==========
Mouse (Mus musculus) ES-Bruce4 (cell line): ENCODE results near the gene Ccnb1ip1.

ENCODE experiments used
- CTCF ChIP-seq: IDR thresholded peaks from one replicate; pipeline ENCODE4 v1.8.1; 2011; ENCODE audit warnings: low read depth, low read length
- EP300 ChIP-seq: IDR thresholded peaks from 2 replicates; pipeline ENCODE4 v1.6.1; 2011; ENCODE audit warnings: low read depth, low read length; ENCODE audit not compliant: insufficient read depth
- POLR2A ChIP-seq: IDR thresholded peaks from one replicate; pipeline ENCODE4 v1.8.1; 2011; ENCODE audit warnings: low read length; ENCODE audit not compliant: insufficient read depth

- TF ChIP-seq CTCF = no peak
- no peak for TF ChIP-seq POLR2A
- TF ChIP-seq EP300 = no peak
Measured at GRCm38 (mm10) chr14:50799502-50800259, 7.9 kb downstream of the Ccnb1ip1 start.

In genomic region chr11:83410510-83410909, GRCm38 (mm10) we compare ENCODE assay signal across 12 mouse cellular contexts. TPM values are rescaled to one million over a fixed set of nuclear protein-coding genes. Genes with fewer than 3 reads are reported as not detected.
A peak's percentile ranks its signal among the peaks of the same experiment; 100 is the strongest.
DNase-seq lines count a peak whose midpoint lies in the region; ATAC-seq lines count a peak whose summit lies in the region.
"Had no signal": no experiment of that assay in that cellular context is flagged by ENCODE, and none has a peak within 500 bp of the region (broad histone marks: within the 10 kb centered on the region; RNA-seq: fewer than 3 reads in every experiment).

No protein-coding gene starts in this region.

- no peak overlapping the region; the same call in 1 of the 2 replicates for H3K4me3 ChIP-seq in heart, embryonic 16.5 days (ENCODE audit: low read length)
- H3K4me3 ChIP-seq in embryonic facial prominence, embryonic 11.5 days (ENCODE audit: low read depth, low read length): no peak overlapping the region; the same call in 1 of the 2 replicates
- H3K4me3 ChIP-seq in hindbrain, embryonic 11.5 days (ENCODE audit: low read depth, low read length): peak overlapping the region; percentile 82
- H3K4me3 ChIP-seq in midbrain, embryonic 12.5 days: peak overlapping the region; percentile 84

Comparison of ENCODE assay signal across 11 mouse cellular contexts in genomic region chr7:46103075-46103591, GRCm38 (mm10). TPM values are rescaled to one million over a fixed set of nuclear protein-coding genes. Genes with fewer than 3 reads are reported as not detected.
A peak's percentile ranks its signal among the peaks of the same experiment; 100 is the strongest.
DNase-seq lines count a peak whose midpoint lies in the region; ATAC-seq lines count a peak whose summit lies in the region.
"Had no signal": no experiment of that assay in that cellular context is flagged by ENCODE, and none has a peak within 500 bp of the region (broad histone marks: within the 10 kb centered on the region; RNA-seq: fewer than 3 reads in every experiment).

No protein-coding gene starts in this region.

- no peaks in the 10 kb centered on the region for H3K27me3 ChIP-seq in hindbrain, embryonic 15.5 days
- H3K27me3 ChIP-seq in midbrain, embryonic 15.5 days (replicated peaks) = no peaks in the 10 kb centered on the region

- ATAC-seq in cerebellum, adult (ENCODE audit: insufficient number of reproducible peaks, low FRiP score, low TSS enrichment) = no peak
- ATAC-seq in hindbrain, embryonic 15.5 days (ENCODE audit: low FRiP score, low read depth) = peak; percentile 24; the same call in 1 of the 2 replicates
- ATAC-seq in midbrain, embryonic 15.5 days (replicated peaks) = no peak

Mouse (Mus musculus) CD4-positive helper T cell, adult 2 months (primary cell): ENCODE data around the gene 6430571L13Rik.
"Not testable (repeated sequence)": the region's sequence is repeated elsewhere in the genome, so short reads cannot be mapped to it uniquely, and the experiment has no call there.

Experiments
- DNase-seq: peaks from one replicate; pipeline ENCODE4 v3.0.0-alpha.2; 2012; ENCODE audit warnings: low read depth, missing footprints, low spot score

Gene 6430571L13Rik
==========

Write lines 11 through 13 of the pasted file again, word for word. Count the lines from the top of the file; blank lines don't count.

A peak's percentile ranks its signal among the peaks of the same experiment; 100 is the strongest.
DNase-seq lines count a peak whose midpoint lies in the region; ATAC-seq lines count a peak whose summit lies in the region.
"Had no signal": no experiment of that assay in that cellular context is flagged by ENCODE, and none has a peak within 500 bp of the region (broad histone marks: within the 10 kb centered on the region; RNA-seq: fewer than 3 reads in every experiment).